For a good few years during the 00’s there is one place you could guarantee to find me, every August Bank Holiday weekend without fail.
Thirteen miles north of Leeds city centre, there’s 1735 acres of land surrounding a Grade 1 listed 18thcentury country house, every year a sizeable chunk of that land would be transformed into a sea of tents (sometimes literally), food stands, shops, fairgrounds, bars and stages. Welcome to Bramham Park, welcome to Leeds Festival!
It’s eight years since I was last losing my mind in the fields. In 2012 at the grand age of 27 and after a run of eight festivals, I’d decided my festival days were done.
That bank holiday Monday I looked, felt and smelt like I’d been dug up. I was past sleeping in a tent for four days, I was past not washing for four days, I was past paying £6:00 for a burger that had probably never seen a cow, I was past using long drops and port-a-loos and crucially, I was past spending the equivalent of a long haul flight on a weekend in a tent in Leeds. I’d had a good run, but I was done.
It hasn’t overly bothered me in the years since but this year – probably as a result of living half freedom, Covid limbo – I’m nostalgic for the fields I miss dancing in. I’m missing the feeling of seeing a band I love for the first time and being blown away. I long to have random conversations with strangers and I want to buy bizarre clothes from the Oxfam tent that we all know I’m never going to wear*.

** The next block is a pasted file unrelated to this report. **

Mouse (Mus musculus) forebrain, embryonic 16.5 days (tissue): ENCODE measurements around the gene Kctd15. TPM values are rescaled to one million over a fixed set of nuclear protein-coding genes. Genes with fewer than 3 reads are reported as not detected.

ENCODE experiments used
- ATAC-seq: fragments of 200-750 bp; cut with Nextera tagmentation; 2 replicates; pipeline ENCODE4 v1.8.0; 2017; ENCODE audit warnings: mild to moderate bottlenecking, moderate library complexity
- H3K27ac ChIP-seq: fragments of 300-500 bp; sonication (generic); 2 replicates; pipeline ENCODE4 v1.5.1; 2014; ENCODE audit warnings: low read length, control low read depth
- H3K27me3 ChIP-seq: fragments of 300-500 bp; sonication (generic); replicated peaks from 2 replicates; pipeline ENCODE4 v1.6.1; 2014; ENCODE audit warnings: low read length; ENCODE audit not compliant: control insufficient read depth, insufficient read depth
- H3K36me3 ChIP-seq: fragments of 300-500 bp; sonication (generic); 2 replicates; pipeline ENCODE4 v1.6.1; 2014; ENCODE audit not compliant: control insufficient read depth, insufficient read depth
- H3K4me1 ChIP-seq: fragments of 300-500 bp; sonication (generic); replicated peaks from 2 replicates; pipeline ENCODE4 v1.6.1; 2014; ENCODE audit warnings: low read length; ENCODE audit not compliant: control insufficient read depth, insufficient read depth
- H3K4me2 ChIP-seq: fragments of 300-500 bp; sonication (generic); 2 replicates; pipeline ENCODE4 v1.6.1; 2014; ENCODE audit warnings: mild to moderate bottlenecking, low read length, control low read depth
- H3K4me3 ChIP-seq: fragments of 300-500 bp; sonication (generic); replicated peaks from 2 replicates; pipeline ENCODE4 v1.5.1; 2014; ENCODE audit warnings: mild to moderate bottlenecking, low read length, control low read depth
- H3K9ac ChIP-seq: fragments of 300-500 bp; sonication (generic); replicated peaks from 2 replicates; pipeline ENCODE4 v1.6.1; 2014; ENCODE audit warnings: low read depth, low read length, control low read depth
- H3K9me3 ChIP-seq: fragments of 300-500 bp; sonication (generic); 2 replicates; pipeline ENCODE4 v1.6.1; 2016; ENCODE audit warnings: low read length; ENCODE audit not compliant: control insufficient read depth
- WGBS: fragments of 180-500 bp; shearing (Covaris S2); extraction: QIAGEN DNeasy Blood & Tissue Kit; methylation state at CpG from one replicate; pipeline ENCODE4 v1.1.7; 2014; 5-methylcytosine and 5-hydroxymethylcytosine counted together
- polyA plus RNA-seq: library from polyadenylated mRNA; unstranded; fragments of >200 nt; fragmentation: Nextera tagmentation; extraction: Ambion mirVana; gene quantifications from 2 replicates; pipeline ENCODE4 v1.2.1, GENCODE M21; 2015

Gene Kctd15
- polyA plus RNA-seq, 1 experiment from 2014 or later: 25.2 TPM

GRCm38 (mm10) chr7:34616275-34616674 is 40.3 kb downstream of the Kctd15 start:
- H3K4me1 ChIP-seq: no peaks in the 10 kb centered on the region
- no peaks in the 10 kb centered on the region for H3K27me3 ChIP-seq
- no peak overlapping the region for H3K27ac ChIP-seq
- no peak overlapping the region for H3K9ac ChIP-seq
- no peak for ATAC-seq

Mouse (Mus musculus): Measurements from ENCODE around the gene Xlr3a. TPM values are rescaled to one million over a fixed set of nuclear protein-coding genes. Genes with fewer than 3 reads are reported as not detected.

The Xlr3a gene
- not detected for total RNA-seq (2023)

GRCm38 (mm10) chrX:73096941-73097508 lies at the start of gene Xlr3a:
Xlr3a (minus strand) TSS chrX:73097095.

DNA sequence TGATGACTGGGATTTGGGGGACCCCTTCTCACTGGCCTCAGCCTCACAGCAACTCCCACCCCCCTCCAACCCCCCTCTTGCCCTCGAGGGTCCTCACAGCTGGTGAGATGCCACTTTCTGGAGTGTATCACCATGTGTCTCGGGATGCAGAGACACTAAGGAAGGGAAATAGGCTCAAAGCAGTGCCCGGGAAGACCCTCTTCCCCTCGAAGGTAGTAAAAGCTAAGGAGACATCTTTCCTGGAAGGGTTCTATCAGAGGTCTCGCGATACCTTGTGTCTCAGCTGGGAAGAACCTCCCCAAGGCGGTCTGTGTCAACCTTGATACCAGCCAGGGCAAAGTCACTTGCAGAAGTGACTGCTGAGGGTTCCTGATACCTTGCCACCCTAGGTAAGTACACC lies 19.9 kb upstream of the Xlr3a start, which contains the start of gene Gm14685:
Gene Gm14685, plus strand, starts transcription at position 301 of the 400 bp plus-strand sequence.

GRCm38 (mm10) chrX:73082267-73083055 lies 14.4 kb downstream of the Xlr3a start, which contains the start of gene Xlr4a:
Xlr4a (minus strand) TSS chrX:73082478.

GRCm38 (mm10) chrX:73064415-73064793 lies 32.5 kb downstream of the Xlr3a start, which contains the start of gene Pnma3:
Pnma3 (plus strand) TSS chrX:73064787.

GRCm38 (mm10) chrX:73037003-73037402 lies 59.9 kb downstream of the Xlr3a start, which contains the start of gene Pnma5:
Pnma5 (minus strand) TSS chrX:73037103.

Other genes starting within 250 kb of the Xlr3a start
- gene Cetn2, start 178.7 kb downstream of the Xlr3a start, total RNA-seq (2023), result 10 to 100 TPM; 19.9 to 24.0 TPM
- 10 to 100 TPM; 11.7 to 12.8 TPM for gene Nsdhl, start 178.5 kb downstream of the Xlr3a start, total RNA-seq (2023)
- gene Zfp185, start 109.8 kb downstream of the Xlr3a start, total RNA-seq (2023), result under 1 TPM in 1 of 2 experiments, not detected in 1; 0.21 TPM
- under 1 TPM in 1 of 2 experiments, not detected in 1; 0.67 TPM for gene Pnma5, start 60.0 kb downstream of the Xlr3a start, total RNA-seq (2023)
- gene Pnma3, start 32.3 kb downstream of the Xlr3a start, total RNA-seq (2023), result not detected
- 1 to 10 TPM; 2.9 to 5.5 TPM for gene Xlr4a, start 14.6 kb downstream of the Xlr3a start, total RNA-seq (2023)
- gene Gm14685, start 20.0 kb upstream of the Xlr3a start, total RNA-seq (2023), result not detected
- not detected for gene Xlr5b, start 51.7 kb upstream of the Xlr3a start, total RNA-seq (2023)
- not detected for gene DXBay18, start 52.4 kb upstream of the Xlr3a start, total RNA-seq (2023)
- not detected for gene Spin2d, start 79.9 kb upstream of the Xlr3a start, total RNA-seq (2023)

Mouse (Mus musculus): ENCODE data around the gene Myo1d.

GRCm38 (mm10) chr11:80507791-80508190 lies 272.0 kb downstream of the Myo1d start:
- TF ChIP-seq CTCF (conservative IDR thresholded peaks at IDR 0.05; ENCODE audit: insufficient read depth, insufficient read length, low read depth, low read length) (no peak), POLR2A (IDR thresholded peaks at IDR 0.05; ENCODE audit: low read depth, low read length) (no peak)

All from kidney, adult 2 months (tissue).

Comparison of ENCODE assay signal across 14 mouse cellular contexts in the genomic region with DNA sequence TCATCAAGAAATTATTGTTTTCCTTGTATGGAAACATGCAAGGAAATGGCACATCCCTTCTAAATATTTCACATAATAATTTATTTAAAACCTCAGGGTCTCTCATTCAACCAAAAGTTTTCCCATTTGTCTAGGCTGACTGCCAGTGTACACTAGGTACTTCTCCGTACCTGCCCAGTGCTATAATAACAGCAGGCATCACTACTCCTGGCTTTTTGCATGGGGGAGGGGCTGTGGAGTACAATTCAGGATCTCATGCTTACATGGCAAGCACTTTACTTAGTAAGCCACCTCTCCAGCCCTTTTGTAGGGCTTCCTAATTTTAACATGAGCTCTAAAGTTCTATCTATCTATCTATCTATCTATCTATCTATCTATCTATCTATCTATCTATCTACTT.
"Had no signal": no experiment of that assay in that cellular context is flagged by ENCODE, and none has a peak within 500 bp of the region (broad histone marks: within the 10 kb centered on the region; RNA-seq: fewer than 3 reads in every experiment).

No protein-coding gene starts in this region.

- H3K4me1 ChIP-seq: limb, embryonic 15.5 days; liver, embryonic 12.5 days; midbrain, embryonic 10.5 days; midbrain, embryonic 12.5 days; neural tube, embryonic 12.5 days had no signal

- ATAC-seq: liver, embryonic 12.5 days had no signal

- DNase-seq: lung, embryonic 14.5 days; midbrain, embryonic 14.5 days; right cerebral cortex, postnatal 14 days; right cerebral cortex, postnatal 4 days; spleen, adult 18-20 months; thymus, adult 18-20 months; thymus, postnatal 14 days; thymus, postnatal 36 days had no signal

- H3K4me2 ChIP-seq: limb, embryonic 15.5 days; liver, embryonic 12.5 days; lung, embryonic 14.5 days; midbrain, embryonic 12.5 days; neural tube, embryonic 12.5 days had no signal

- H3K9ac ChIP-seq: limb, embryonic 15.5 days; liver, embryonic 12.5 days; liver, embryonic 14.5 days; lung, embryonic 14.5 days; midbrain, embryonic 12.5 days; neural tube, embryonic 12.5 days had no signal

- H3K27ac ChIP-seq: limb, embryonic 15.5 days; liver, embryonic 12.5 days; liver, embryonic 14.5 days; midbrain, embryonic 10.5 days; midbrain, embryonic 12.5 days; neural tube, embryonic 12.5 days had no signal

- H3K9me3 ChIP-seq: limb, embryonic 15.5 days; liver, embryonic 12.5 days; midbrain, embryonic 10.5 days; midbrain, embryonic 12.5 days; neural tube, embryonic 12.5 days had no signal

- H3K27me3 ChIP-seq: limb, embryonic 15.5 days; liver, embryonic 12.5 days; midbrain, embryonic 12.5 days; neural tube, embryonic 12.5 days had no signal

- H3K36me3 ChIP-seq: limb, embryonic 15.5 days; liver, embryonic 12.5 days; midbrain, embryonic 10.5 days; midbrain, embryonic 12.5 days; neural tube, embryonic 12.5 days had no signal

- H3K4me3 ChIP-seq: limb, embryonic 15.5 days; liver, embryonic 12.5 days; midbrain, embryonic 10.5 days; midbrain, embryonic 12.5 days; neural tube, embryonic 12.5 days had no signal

You see, festivals give you a sense of freedom, they can be wild, anything can happen, there are no rules, you’ll see bands you adore and maybe, if you’re lucky, discover a new band to love and cherish.
I love live music, I take any opportunity I’m given to see live music, no matter who it is, no one’s ever been on their death bed saying: “I just watched too much live music”.
Some of favourite moments have been at Leeds festival, caked in mud and glow in the dark face paint, so seeing as it’s unlikely I’ll be dancing in a field any time soon, I’m reliving some of the best.
2005 – The Futureheads…..
I’m going to level with you here, I wasn’t in the Radio One tent to watch The Futureheads, I was waiting for the headliners Bloc Party and wanted half a chance of being able to see anything – festivals aren’t the best places short arses.
Anyway, spot secured, four Mackem lads strolled on to the stage, I can pinpoint the EXACT moment when I knew this was a band for me, it was the moment O, OH, OH started…soon to be followed by:
“When I was child, running in the night
I was afraid of what might be
Hiding in the dark and hiding on the streets
For and of what was following me
The hounds of love are calling
I’ve always been a coward
And I don’t know what’s good for me”.
Here was an indie band doing something quite incredible with a Kate Bush classic. That moment is still as clear as day to me, looking around seeing thousands of people singing back Oh, oh, ohs, hands aloft, smiling having a good time.
By the end of the set I was a convert. Fifteen years on I am still obsessed with their cover of Hounds of Love, it’s the only reason I’ve half forgiven them for breaking up two days before I was supposed to see them at Ramsbottom festival in 2013.